The leadership of the Congressional Cannabis Caucus is calling on the Department of Veterans Affairs to allow access to medical cannabis for VA patients as quickly as possible.
Apart from tales of children with Dravet Syndrome, few things over the last decade have moved the chains on access to medical marijuana more than its potential impact on veterans dealing with the physical and emotional toll of their service to their country.
The caucus’s co-chairs Earl Blumenauer (D-OR), David Joyce (R-OH), Barbara Lee (D-CA), and Don Young (R-AK) took the lead on Tuesday’s call to action. When sharing the letter with the media, the lawmakers explained that the latest push comes amid growing frustration within the veteran community. A community that has been active in medical marijuana issues around the country in search of more effective treatment options for their peers battling opioid addiction and managing PTSD among other health issues like multiple sclerosis and seizure disorders.
“Research has shown that cannabis can be safe and effective in targeted pain management. Additionally, cannabis has proven benefits in managing PTSD and other health issues, including multiple sclerosis and seizure disorders,” the lawmakers wrote in the letter addressed to VA Secretary Denis McDonough. “Despite its efficacy, antiquated bureaucratic red-tape continues to deny veterans these life-altering treatments. Congress and several administrations have enacted various well-intentioned intervention attempts, however, over 20 veterans continue to die by suicide each day – it is past time we stop barring access from these innovative therapies. We therefore respectfully urge you to ensure no veteran can be denied medically prescribed cannabis treatments.”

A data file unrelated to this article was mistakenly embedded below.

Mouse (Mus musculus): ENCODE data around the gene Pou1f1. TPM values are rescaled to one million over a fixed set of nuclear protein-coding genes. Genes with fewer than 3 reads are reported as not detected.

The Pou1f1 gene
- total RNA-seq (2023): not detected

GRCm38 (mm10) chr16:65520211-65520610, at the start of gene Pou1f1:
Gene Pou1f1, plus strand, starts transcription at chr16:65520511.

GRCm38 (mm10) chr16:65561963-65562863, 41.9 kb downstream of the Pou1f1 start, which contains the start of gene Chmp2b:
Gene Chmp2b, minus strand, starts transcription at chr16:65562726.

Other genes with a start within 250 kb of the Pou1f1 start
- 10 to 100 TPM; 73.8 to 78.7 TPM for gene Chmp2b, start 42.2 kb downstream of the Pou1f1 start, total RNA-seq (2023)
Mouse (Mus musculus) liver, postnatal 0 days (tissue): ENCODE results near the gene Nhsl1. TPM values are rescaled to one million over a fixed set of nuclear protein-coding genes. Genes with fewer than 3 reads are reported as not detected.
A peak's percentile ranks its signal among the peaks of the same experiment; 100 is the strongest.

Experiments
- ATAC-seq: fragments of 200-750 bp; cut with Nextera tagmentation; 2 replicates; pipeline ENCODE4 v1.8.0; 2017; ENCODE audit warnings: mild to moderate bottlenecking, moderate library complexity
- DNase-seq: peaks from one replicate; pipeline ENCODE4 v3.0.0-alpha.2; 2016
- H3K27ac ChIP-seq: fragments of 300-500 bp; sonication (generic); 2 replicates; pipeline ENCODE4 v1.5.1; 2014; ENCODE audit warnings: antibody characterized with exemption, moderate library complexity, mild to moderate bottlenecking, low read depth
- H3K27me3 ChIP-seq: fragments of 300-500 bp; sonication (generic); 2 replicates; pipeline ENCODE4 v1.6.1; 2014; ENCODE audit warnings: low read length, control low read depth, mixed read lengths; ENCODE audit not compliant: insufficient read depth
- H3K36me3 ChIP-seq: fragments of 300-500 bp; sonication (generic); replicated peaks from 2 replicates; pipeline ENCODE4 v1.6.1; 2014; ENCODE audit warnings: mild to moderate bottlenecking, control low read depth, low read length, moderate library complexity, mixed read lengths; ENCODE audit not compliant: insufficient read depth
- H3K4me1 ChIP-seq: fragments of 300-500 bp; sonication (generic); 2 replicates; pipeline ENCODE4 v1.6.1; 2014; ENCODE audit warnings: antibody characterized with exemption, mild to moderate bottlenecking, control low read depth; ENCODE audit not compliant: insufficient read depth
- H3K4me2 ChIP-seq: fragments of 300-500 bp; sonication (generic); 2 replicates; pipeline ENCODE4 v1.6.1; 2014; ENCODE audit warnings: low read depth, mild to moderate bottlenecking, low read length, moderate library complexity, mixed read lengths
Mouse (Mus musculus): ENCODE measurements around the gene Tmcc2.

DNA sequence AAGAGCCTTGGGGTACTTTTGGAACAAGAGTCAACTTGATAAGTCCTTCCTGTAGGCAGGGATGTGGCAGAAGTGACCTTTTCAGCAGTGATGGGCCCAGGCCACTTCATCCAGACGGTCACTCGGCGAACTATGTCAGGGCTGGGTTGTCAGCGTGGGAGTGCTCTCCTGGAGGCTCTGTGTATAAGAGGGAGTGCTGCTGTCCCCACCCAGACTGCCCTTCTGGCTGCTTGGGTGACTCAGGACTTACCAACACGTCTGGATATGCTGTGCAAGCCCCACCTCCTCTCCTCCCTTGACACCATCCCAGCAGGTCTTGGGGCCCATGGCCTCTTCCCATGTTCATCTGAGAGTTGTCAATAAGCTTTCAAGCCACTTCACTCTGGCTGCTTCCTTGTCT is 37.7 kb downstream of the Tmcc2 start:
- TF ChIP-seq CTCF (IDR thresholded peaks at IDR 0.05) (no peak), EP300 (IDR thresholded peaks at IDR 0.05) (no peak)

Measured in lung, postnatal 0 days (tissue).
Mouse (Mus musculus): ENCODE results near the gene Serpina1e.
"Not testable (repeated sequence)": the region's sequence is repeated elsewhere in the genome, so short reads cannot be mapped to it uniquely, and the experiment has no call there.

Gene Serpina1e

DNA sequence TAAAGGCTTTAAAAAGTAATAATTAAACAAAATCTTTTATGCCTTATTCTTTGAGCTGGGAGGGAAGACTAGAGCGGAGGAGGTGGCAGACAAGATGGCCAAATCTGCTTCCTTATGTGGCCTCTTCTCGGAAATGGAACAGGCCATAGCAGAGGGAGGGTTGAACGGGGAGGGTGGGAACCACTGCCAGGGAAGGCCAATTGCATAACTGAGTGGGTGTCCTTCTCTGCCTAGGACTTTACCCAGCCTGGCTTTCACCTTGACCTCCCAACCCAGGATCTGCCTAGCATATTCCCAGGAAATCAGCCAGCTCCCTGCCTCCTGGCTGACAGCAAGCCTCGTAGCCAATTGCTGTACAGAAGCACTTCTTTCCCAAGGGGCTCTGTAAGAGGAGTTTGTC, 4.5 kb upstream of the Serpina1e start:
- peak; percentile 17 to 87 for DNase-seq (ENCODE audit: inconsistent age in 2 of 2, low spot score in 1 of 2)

The caucus leadership went on to note they don’t want those who have served their country getting caught up in the political theatre surrounding medical marijuana that seems more absurd by the year as evidence continues to pile up.
“America’s veterans have risked life and limb to preserve our freedoms, so we must not allow the unnecessary politicization of medical cannabis to hinder their lifesaving therapies,” the caucus wrote. “We stand ready to work with you and your administration in advancing these necessary treatments.”
Despite the mounting evidence, there has been little hope on the issue for the estimated 11-20% of veterans who served in Operations Iraqi Freedom and Enduring Freedom that experience PTSD. Additionally, 12% of Desert Storm and 30% of Vietnam Veterans are believed to suffer from symptoms of PTSD.
“Given these staggering statistics, your agency has no time to waste in exploring alternative opioid and PTSD therapies,” the lawmakers wrote.
The caucus also cited research from Air Force Captain Carl Beyer at the University of California Davis Medical Center and the David Grant Air Force Medical Center at Travis Air Force Base that found almost 15% of Purple Heart recipients developed persistent opioid use. Even worse, a total of 6.7% were found to move on to full-blown opioid abuse.
The lawmakers also noted that compared to the general U.S. population, VA patients had nearly twice the rate of fatal accidental poisoning. Opioid use disorder is also seven times higher among veterans at the VA compared to patients in private health facilities.
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